We’ve been working on a recap of the biggest stories in mobile and tech from last year. With our good friend Scottie Ladeaux we’re going to bring you a new post looking back on our picks from 2013 every Thursday.
Today we have #7 in the countdown where we look at the shocking story of CyanogenMod incorporating. The Android custom ROM raised $7 million dollars last year to help take the project to the next level.
CyanogenMod has been at the forefront of open source Android development for many years now. The founder, Steve Kondik initially published his first version of the CyanogenMod ROM way back in May 2009 and since then the software has grown to an unprecedented degree. It started with just a few developers but now thousands contribute to the code.
The big story of 2013 broke on September 18th when some massive news shook up the Android community. The Steve Kondik announced in the official blog that CyanogenMod also raised over $7 million of venture capital and that the organisation had incorporated itself. The money would fund a staff of fifteen (and a dog) who would work on the ROM full-time. They’d even negotiated a deal with hardware manufacturer Oppo to feature CyanogenMod as the default operating system on its new phones.
This news was pretty unprecedented in the mobile industry it’s really exciting to anticiapte what the future might bring. CyanogenMod have declared that they intend to become the third platform in the smartphone arena behind Apple’s iOS and Google’s official Android builds.
However, this news also came with a healthy dose of controversy. Immediately after the announcement, there were some very pressing questions from the community – the $7 million isn’t a donation without any strings attached and there were concerns about how CyanogenMod intends to provide a return to investors.
Guillaume Lesniak (‘xplodwild’) used to be one of the main developers on the team but left the project following the incorporation. He also withdrew his code which made up the Focal camera app because of changes to the license that CyanogenMod Inc wanted to introduce. Others alleged that all the code they have written for free to further the CyanogenMod project may now be been included in a commercial product in which they won’t benefit at all.
There were also complaints from the community about the communication surrounding the announcement as well as the fact that hundreds of individuals have contributed to the CyanogenMod source code over the years but only a select few are going to be getting a salary out of the corporation.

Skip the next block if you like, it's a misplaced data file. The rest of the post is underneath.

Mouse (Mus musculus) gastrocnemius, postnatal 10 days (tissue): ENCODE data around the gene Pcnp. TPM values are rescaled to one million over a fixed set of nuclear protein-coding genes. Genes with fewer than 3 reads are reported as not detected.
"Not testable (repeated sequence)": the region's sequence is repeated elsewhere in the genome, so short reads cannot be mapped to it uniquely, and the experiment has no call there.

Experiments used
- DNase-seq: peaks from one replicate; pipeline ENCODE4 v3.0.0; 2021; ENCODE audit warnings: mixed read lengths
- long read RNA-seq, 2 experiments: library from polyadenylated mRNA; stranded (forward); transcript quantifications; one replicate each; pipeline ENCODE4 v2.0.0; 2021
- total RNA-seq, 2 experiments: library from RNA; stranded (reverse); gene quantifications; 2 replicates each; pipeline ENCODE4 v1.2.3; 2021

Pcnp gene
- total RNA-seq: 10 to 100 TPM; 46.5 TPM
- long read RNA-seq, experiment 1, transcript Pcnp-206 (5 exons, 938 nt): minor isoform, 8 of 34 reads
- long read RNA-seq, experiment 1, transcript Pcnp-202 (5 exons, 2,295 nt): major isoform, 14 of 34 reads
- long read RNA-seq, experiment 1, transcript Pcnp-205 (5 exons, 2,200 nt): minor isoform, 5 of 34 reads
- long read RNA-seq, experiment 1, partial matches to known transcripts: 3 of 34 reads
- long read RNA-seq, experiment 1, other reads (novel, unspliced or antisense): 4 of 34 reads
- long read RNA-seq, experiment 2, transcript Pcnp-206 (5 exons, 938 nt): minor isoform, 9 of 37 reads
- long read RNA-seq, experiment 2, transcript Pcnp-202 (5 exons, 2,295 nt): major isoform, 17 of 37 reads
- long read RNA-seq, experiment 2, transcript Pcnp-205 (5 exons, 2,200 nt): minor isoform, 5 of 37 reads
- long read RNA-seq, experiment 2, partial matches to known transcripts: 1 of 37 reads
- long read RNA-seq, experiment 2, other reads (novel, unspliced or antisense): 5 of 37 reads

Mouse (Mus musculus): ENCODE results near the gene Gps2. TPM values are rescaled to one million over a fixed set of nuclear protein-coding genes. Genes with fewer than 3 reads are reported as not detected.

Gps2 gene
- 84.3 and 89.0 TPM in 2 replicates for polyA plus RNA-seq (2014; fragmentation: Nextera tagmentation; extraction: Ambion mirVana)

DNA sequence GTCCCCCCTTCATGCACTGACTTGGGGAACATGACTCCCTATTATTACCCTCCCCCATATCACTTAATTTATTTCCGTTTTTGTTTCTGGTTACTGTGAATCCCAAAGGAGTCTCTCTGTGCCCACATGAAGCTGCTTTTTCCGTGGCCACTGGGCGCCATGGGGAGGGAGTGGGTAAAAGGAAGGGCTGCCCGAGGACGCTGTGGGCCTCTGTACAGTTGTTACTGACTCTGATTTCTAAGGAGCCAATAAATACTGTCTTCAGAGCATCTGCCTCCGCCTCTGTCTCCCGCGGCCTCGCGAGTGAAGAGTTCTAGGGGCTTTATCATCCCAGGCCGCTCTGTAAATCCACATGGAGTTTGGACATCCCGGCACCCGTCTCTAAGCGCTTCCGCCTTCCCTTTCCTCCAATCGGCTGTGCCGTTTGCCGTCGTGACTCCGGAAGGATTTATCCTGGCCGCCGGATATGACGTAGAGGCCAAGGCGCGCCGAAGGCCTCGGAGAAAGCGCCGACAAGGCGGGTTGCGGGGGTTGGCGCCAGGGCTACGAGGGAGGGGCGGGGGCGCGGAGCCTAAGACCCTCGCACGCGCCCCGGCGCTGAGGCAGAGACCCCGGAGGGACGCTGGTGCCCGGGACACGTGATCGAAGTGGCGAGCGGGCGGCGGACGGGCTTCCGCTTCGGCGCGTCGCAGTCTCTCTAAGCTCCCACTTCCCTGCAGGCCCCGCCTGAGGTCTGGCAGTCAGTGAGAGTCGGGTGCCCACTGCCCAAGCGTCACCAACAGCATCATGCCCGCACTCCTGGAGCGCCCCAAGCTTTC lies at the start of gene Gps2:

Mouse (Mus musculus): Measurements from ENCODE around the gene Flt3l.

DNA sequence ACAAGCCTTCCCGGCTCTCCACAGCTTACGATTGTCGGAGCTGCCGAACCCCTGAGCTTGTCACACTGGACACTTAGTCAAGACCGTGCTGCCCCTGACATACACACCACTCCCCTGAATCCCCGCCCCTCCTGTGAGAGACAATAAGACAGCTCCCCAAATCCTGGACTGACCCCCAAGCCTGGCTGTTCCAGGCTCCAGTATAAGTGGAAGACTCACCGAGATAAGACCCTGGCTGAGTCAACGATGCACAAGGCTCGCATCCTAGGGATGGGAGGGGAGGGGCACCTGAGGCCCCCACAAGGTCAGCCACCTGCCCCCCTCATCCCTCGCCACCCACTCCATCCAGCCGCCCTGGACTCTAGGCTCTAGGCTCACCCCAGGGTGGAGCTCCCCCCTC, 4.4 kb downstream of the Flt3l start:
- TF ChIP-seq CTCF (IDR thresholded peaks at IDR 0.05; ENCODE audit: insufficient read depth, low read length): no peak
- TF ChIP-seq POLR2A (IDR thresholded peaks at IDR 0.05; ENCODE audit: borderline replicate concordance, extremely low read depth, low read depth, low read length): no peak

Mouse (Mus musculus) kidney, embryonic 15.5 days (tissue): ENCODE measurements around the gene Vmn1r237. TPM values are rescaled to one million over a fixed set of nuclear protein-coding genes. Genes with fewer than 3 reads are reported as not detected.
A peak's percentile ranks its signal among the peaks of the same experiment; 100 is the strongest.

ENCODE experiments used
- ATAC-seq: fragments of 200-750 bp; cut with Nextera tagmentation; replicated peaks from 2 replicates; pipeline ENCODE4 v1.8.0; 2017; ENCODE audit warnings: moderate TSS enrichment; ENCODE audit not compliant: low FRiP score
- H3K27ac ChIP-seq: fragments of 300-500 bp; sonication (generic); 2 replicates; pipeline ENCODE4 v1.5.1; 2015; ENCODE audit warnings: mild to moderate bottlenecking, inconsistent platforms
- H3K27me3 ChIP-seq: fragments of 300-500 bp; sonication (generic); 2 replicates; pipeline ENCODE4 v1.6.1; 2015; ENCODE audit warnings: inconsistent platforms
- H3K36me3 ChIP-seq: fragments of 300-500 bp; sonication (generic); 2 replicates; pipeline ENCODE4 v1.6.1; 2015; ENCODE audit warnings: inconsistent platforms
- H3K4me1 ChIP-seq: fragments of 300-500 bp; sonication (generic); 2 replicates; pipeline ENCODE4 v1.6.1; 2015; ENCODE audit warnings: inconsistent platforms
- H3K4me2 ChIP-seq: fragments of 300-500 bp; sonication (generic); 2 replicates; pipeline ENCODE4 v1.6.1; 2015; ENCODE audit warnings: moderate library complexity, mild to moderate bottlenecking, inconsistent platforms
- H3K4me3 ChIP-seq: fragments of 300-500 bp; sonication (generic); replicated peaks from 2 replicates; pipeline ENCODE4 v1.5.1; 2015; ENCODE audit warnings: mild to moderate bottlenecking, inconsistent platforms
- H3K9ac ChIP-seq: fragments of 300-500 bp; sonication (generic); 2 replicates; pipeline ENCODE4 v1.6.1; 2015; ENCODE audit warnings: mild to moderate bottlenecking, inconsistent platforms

Furthermore, many who have worked on the project over the years have done so in on the assumption that it was an open source and not-for-profit project. Following the incorporation and the millions of dollars worth of investments, there was substantial controversy about requests to re licence their contributions under a MySQL esque dual licence. As a result, Steve Klondik had to reassure the community that CyanogenMod wouldn’t be selling out or doing something drastic like closing its source.
Despite that, there were still many criticisms immediately after the news broke with suspicions that it’s being dumbed down after certain advanced settings and root access were removed from newer versions. Some developers left the project as they saw these changes as making the software more commercially viable rather than in the interests of users. Recently, CM insiders have admitted that Going forward, there will two separate release branches. And they even have plans to change the name to make it more marketable.
In general though, aside from the fears of commercialisation, there is huge admiration for what CyanogenMod has managed to achieve. It has now clocked well over 100 million installs and has even recently introduced a simple CyanogenMod installer for both PCs and Macs.
This level of investment and recognition for the ROM shows that big business has faith in open source projects. After all, contributors work on projects like this to make better software and help the community rather than for recognition or money.
This is a really fascinating opportunity and it will be great to see how CyanogenMod improves and evolves over the coming years. It’s clear the team have some really big ideas and they’ve already contracted Moxie Marlinspike who’s a big-name security researcher (and seriously cool dude) to build a secure messaging app. Hopefully the ROM will continue to get more stable and add some really innovative features to stock Android.
The best outcome will be if CyanogenMod reaches as many phones as possible so it can rescue millions more people from the tyranny of slow updates and bloatware from the main carrier’s and manufacturer’s official stock ROMs.
What did you make of this news? Have you used CyanogenMod before and if so would this change your opinion anyway? You think is a wonderful step forward open source software or has Steve Kondik sold-out everyone’s hard work? Will they ditch the ethos of free and open source software in pursuit of the almighty dollar will this be fantastic new way to promote its ideals?